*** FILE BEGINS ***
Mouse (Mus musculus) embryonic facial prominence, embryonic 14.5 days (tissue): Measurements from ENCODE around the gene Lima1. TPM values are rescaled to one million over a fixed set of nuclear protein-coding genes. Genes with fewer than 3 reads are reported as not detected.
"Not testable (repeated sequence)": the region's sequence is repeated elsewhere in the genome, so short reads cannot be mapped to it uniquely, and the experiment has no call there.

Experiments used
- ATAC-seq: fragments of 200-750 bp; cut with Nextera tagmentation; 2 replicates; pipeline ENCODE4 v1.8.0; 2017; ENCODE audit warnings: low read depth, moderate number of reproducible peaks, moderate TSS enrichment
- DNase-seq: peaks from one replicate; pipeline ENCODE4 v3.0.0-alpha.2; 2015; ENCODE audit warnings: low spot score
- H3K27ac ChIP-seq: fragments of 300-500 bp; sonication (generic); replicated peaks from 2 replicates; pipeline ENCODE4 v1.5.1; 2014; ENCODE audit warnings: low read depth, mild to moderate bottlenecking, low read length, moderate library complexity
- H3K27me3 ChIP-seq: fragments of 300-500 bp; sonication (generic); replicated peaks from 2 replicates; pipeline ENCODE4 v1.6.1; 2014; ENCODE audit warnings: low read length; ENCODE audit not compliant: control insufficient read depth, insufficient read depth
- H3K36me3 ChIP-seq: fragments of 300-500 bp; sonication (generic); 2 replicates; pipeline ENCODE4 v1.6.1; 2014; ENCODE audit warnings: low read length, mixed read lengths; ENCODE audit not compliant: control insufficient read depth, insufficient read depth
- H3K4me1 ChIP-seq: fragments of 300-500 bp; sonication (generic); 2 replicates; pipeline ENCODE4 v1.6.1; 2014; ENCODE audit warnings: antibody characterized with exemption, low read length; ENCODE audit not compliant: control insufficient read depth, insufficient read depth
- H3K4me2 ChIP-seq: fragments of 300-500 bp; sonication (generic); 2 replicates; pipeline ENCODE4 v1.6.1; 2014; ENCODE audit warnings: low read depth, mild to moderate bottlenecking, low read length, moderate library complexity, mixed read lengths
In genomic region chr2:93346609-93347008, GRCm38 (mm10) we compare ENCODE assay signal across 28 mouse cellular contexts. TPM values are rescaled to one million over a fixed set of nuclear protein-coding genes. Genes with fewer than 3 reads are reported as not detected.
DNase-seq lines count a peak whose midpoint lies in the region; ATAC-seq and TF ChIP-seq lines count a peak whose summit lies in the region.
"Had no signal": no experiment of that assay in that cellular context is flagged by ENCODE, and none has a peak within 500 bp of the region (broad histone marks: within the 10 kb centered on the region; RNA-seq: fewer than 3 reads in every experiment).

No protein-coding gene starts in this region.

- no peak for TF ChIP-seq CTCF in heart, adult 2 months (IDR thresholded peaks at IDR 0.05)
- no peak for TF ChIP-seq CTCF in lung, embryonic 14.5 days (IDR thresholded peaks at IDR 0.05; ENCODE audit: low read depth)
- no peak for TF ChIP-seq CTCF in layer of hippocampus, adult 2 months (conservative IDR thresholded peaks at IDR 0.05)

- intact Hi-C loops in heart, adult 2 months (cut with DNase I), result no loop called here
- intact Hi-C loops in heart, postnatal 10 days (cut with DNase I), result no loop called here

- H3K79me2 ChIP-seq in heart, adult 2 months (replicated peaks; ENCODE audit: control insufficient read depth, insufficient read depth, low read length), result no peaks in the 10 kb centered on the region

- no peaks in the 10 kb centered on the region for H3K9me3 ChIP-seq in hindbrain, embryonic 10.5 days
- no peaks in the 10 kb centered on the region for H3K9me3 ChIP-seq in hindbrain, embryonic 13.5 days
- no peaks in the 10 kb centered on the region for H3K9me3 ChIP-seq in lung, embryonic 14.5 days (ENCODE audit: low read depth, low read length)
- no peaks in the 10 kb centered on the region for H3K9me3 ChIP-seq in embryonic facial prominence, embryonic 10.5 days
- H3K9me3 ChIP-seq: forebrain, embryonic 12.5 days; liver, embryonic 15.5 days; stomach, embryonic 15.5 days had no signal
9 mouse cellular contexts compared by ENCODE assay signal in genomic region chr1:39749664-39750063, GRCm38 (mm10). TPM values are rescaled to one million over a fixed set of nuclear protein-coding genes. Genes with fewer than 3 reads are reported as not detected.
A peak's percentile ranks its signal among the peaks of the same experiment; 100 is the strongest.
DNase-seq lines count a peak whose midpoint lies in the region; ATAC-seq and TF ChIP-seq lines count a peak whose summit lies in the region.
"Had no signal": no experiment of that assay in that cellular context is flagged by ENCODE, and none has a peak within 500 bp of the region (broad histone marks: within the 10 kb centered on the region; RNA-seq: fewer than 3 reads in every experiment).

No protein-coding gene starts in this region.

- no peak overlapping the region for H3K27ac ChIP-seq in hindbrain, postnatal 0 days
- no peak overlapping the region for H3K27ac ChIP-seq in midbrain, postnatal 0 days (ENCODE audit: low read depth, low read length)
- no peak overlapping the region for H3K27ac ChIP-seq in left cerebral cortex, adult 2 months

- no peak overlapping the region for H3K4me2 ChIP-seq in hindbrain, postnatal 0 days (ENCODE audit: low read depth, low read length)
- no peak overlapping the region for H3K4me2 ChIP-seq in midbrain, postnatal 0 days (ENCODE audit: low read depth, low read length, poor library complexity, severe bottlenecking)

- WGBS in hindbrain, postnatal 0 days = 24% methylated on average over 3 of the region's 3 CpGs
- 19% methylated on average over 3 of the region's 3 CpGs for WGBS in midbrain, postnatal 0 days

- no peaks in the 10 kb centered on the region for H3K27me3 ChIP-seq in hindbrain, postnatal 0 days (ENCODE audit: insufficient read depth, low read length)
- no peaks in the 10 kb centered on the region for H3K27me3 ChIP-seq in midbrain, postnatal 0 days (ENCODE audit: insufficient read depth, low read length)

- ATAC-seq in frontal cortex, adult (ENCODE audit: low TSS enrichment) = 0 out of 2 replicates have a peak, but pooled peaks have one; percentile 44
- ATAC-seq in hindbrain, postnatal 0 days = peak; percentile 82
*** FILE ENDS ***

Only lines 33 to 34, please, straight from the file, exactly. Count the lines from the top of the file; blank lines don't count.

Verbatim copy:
- no peak overlapping the region for H3K27ac ChIP-seq in left cerebral cortex, adult 2 months

- no peak overlapping the region for H3K4me2 ChIP-seq in hindbrain, postnatal 0 days (ENCODE audit: low read depth, low read length)